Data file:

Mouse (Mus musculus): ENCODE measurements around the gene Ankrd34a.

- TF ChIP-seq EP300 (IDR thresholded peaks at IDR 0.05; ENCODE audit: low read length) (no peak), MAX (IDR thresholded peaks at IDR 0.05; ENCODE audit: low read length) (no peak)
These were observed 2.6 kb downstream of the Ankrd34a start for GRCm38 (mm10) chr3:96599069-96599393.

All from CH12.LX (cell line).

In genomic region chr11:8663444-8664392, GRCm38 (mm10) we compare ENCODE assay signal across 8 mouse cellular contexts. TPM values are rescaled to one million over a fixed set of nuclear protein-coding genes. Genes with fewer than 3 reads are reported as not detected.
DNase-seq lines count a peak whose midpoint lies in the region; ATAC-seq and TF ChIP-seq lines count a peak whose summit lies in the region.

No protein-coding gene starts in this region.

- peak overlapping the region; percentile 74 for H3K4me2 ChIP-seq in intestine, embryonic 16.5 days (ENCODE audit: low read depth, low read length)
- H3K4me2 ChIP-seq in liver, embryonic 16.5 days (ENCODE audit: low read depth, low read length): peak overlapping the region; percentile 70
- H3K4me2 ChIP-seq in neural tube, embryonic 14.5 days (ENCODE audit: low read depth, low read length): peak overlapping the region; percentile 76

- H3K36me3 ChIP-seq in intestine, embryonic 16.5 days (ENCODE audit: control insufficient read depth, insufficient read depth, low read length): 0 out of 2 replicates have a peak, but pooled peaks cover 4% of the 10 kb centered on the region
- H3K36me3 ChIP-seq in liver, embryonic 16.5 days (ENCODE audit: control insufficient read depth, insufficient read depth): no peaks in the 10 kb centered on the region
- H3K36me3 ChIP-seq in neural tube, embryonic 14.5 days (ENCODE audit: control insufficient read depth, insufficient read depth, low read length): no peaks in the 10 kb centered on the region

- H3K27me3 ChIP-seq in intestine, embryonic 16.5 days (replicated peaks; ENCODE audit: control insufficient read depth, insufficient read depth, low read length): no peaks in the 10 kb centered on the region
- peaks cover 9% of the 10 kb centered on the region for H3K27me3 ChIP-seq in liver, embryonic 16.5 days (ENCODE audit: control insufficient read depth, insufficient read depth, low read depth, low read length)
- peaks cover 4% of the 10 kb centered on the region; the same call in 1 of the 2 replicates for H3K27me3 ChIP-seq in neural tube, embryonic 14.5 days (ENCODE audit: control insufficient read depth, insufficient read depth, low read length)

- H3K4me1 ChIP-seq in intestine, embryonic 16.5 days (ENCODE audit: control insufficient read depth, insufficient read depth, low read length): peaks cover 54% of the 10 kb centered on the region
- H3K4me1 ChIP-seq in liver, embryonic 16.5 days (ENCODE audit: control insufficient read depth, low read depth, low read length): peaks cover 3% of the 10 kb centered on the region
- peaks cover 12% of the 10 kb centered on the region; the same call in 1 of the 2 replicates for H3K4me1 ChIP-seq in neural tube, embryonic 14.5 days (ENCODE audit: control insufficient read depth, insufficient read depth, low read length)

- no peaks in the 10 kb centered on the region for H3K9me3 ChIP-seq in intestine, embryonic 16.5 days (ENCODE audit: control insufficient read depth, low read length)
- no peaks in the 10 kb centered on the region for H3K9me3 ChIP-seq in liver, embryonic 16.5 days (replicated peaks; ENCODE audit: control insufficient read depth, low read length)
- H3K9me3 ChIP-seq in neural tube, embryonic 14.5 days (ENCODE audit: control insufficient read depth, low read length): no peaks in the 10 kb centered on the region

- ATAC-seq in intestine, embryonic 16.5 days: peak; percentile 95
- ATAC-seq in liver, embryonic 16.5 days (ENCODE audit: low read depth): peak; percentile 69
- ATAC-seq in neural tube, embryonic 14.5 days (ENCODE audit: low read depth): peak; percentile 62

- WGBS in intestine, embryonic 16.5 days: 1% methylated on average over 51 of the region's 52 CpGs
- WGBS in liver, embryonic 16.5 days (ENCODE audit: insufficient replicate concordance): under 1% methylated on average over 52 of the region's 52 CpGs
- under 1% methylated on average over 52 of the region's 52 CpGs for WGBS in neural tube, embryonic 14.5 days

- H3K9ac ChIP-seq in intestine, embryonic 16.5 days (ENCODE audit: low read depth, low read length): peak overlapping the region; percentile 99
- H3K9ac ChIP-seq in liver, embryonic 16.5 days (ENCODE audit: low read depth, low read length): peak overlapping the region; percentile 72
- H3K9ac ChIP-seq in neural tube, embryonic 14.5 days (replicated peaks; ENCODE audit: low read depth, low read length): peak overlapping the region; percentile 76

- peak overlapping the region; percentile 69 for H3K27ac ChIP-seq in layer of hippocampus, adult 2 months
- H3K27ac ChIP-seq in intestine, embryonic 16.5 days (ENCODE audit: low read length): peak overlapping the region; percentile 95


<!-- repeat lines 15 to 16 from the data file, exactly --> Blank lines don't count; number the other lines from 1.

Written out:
- peaks cover 9% of the 10 kb centered on the region for H3K27me3 ChIP-seq in liver, embryonic 16.5 days (ENCODE audit: control insufficient read depth, insufficient read depth, low read depth, low read length)
- peaks cover 4% of the 10 kb centered on the region; the same call in 1 of the 2 replicates for H3K27me3 ChIP-seq in neural tube, embryonic 14.5 days (ENCODE audit: control insufficient read depth, insufficient read depth, low read length)